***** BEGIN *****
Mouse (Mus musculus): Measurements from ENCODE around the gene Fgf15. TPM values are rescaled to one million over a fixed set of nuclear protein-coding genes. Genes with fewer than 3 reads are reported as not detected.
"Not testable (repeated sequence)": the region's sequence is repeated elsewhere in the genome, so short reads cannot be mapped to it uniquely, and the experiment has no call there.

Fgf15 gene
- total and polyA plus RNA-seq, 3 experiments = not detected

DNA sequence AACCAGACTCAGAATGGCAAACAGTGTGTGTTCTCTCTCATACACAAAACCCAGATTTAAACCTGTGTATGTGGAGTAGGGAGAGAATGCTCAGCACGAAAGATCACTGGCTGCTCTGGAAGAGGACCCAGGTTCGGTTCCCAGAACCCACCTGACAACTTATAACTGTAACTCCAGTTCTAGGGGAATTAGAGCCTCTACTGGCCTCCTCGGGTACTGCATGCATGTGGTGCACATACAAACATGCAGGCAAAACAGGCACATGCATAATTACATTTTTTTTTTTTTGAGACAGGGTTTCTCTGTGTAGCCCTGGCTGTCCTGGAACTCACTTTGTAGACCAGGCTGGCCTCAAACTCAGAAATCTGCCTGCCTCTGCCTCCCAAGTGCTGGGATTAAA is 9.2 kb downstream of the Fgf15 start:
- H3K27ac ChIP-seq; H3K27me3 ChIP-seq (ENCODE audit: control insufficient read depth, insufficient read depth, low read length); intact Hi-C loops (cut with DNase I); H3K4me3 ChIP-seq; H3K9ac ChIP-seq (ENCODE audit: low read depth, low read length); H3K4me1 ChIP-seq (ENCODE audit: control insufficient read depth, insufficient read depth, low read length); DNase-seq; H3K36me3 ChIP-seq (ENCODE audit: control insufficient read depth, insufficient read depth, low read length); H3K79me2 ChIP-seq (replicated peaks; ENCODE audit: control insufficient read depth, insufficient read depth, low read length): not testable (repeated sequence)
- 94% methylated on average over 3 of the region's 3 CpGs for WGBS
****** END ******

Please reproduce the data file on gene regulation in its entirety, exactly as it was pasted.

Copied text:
Mouse (Mus musculus): Measurements from ENCODE around the gene Fgf15. TPM values are rescaled to one million over a fixed set of nuclear protein-coding genes. Genes with fewer than 3 reads are reported as not detected.
"Not testable (repeated sequence)": the region's sequence is repeated elsewhere in the genome, so short reads cannot be mapped to it uniquely, and the experiment has no call there.

Fgf15 gene
- total and polyA plus RNA-seq, 3 experiments = not detected

DNA sequence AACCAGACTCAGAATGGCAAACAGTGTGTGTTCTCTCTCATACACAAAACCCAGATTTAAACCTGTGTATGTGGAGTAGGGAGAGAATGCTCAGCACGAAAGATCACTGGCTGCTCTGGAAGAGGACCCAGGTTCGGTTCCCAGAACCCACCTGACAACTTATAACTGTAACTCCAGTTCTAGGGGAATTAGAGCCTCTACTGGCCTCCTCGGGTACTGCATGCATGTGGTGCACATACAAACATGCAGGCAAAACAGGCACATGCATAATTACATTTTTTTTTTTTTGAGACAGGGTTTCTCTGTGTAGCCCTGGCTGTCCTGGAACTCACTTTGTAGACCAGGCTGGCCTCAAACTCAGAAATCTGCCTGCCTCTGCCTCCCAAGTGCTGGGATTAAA is 9.2 kb downstream of the Fgf15 start:
- H3K27ac ChIP-seq; H3K27me3 ChIP-seq (ENCODE audit: control insufficient read depth, insufficient read depth, low read length); intact Hi-C loops (cut with DNase I); H3K4me3 ChIP-seq; H3K9ac ChIP-seq (ENCODE audit: low read depth, low read length); H3K4me1 ChIP-seq (ENCODE audit: control insufficient read depth, insufficient read depth, low read length); DNase-seq; H3K36me3 ChIP-seq (ENCODE audit: control insufficient read depth, insufficient read depth, low read length); H3K79me2 ChIP-seq (replicated peaks; ENCODE audit: control insufficient read depth, insufficient read depth, low read length): not testable (repeated sequence)
- 94% methylated on average over 3 of the region's 3 CpGs for WGBS